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POOL PERVERTS – CLAMP (CDR by Non Interrupt)

There is nothing else other than what you read in the header of this review on the cover of this release, besides the year, 2020. Egbert van der Vliet, also known as Pool Perverts, keeps things minimal, as usual. ‘Clamp’ has three untitled pieces of which one can say that this is quite minimal too; the overall sound is kept low in volume. I am not sure why he did that for this release, as it is not a standard thing for his music. Once again he raids free sound archives and creates his fine ambient industrial collages with these sounds. Dark and obscure and closely connected to the world of all those working with field recordings and hissy cassettes, even when that is something Van der Vliet doesn’t do; his operating theatre is the computer and free audio editing software, which he has mastered quite well. As said, for whatever reasons, this release is considerably lower in volume than his previous releases, which is a pity. With the air-conditioning to keep it cool, some details within the music get a bit lost, even with the volume up quite a bit. That is a pity, I think because when checked the music with headphones (which is not something I do a lot when reviewing) those details are surely there. Apart from that, this is an excellent release; Pool Perverts grown from strength to strength. (FdW)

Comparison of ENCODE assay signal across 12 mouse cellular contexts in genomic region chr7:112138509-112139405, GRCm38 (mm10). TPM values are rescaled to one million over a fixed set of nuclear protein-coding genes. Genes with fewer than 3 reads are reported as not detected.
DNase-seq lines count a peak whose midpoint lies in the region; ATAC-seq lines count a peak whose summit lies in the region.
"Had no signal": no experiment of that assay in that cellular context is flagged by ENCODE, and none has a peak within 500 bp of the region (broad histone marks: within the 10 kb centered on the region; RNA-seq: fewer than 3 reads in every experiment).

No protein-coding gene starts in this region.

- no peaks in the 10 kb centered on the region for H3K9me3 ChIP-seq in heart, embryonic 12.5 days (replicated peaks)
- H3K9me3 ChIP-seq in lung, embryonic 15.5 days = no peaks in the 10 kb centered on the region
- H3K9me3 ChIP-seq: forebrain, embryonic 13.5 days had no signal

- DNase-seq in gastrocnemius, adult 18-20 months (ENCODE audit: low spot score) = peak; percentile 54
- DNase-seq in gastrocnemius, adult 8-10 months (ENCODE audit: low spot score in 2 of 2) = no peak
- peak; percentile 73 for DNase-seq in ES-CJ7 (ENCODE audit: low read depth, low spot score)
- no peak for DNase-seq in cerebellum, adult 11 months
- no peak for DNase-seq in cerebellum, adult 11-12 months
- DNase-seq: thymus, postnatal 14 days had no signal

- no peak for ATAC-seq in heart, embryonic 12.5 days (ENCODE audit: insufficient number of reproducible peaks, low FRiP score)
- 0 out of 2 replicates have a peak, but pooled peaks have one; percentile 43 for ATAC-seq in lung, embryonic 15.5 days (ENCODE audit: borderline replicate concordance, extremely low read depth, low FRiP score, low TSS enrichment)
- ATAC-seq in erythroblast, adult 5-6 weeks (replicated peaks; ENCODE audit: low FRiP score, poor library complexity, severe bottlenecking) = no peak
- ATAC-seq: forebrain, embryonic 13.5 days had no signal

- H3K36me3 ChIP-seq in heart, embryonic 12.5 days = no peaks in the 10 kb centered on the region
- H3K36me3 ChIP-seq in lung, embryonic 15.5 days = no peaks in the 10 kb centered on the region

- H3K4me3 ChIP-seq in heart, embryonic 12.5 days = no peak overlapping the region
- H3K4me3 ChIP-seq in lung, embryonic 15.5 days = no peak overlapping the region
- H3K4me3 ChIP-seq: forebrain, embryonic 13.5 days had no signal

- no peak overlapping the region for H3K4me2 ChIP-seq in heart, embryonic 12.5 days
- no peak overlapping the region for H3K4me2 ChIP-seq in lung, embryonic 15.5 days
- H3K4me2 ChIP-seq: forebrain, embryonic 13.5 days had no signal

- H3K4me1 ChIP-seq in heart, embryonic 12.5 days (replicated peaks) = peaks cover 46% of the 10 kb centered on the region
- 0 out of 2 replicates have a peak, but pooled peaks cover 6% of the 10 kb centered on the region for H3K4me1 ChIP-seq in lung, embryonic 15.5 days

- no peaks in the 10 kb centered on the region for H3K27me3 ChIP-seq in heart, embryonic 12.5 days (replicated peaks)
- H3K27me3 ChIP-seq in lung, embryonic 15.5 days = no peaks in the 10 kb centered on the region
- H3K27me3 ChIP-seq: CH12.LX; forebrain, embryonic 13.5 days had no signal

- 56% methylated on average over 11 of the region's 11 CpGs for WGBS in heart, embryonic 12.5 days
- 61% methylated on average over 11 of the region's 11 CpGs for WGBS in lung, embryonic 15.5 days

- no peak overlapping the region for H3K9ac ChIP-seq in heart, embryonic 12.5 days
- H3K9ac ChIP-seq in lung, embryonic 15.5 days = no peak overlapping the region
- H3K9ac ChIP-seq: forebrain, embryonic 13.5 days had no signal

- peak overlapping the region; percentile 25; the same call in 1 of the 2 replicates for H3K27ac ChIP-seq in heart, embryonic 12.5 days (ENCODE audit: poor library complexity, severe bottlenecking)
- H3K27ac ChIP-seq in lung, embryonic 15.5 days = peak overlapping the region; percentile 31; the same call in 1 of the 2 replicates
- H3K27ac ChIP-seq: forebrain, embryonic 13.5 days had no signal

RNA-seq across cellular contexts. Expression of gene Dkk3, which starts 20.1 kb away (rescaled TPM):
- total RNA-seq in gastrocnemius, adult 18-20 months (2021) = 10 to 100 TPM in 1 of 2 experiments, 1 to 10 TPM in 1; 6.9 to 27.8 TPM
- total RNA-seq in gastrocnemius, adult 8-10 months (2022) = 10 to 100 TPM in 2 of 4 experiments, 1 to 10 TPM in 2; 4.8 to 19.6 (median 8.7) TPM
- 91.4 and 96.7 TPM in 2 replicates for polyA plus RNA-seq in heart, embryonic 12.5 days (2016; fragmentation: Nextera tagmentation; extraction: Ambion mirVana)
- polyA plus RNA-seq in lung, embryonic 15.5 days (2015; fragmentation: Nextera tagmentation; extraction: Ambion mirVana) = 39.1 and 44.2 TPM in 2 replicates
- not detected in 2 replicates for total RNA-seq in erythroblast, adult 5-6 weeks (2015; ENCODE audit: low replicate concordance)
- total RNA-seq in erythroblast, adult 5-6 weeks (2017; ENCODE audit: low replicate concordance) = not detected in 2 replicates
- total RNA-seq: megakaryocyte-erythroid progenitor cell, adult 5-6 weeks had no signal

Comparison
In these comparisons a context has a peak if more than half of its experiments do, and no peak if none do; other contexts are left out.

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This is close to home, this collaboration between musician Nobuka and singer/songwriter/poet Stefan Kollee. I had heard music by Michel van Collenburg, a.k.a. Nobuka; his ‘Dissolve EP’ was reviewed in Vital Weekly 1219. You can call his work ambient, but there is also an occasional beat, some distorted percussive sample or the rumbling of acoustic objects along with synthesizer pads and field recordings. I had not heard of Kollee before, nor his “psychedelic rock band The Naked Sweat Drips”; I guess I don’t go out much. For Nobuka this is the first time he worked with a vocalist and the words here were inspired by the work of heavy drinker Charles Bukowski, of which Nobuka and Kollee are fans of. I expected this to be, for no good reason, of course, to be voice heavy with the music pushed to the background. That doesn’t happen, luckily enough. Kollee speaks his texts/lyrics as part of the music, almost like a singer. Also, there are bits of electronics applied to the voice, a bit of delay, reverb, kaos pad and such like, which allows the listener to opt to listen to the voice as an instrument, an atmosphere, another noise. Nobuka’s soundtrack reflects the darkness of night, smoke-filled streets (not to be found in Nijmegen bytheway) and ditto bars; the streets may be quiet but inside there is still a lot going on. A jittery atmosphere as the music is buzzing, cracking at times and at other times spacing and flowing; too much alcohol numbs I guess as well as livens things up (not always in the positive sense). I must say these two musicians capture that feeling of late-night drinking madness, talking bullshit quite well, and this rather short (twenty-two minute) album has a very fine flow to it. I wish, much like the night itself, this would be longer. Now, it’s over before the third drink (coffee of course). Maybe something to consider next time. (FdW)